Response of the Humid Subtropical Grasslands of South Africa to Defoliation
The perennial grasslands of South Africa are inherently extremely mixed but in the subtropical and tropical regions they are characteristically dominated by a relatively small number of species. Hence, the Southern Tall Grassveld of Natal (Veld Type No 64, Acocks 1953) has a species list comprising no fewer than 512 species but in good samples of such veld Themeda triandra (49%) and Apochaete hispida (23%) account for about three-quarters of the veld cover (Foran et al l978). Even in degenerate veld where these species may be relatively unimportant or absent, the veld still tends to be dominated by a relatively small number of species. The Eragrostis and Sporobolus genera often dominate overgrazed areas, Apochaete, Cymbopogon and some species of Hyparrhenia dominate under-utilized areas, and Aristida junciformis may dominate with excessive selective grazing and with complete protection from any form of canopy removal (Foran et al 1978). Hence, in spite of the large number of species which occur in this veld, an understanding of growth responses of a relatively small number of species should definitely assist in the interpretation of the response of the veld as a whole to management. Above all, an understanding of the morphology of development of the tillers of such plants is crucial to an understanding of normal patterns of plant development and to an understanding of the influence of various forms of defoliation on these plants.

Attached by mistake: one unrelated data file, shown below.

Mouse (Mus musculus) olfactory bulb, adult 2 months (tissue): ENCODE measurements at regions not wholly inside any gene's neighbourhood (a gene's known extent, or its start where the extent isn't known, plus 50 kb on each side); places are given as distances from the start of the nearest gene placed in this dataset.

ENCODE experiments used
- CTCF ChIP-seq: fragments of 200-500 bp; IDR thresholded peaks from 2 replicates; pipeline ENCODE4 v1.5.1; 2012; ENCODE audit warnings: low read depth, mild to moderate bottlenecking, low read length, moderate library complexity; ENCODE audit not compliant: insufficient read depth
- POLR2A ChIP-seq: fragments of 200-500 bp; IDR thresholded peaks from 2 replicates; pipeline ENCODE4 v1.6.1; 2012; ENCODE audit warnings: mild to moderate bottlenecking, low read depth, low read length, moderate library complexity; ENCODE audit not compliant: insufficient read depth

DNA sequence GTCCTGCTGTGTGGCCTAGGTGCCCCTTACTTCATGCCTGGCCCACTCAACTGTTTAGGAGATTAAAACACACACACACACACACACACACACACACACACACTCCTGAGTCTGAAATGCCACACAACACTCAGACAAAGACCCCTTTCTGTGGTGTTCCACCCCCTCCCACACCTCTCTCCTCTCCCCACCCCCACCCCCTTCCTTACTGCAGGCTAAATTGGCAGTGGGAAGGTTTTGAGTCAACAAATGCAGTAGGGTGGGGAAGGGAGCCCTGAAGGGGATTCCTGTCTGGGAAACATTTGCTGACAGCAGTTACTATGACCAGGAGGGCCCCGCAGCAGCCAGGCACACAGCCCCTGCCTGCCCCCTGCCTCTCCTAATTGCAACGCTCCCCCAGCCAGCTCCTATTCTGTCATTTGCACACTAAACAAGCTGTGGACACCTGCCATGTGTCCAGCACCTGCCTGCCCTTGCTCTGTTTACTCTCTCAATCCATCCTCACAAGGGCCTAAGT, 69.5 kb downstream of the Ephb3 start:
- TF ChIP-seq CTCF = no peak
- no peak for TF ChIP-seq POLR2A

KeywordsBurning Carbohydrate Photosynthesis Nash Chloris
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